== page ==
DESERT BIGHORN SHEEP
Scientific Name: Ovis canadensis nelsoni
Length: 5 feet
Height: 2 ½ – 3 ¼ (at shoulders)
Weight: Male 140 – 180 pounds & Female 90 – 150 pounds
Life Span: 6 – 8 years. A ram in the river mountains lived at least 18 years. A ewe in the last chance range lived at least 19 year.
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The most conspicuous feature of the Desert Bighorn sheep is the large brown horns that continue to grow. Both rams (males) and ewes (females) have horns, though the horns of rams are much bigger and more curved. Each horn is in a “c” shape known as a “curl”. The horns are permanent and consist of a sheath of keratin (a hard protein found in fingernails and hair) covering a boney core.
Typical Desert Bighorn terrain is rough, rocky and steep, broken up by canyons and washes. This type of terrain affords them the advantage in coping with predation. Desert Bighorns live in regions of the state marked by hot summers and little annual precipitation. Bighorn sheep require access to freestanding water during summer months, and in drought conditions they may water throughout the year.
Desert Bighorns are located in mountain ranges throughout the southwest. Besides the southern region of Nevada, populations exist in Arizona, southeast California, Colorado, New Mexico, Utah, Texas and Mexico.
The number of Desert Bighorn sheep in North America in pristine times is unknown, but most likely in the tens of thousands. By 1960, the overall population in the United States had dwindled to 6,700 – 8,100. These declines were attributed to excessive hunting, competition and diseases from domestic livestock, particularly domestic sheep; usurpation of watering areas and critical range by human activities; and human-induced habitat changes. Since 1960, after the adoption of conservation measures, the population trends have been upwards. In 1993 the population estimate was 18,956 – 19,040.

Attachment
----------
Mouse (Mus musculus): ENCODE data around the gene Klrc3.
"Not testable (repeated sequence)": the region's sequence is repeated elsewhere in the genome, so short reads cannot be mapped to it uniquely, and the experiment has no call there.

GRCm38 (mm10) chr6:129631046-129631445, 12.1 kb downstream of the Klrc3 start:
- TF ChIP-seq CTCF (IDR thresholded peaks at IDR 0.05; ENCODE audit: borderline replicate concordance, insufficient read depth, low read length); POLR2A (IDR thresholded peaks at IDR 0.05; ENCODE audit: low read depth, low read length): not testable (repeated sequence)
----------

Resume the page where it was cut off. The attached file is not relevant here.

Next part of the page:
Desert Bighorns are herbivores. Their diet varies with habitat and seasons, but they prefer to eat grasses, forbs, when available, and shrubs.
The breeding season or rut generally extends from July through September. In each band of rams there is a dominance order. This order is determined in several ways which could include the rams clashing heads in a fight. The dominant males do most of the breeding. Bighorn sheep have an approximate 6 month gestation period with most ewes giving birth to one lamb per year.
Management & Conservation
Management strategies have been implemented to maintain or enhance desert bighorn populations. Transplants have been highly successful in some areas. Aggressive programs to stop poaching have been effective, and hunting is strictly regulated. Wildlife agencies and conservation organizations are involved in habitat improvement projects that include building water developments.
Water developments have been and continue to be constructed in habitats deemed deficient in water. Although rams may go 3 days without water, ewes and lambs come to water holes almost daily during the hot, dry summer months. During the rutting season in July through September, dominance among rams is established in contests in which two rams may clash horns. It has been estimated rams may meet head-on at a combined speed of approximately 30 mph.
Information taken from the Nevada Department of Wildlife’s website at: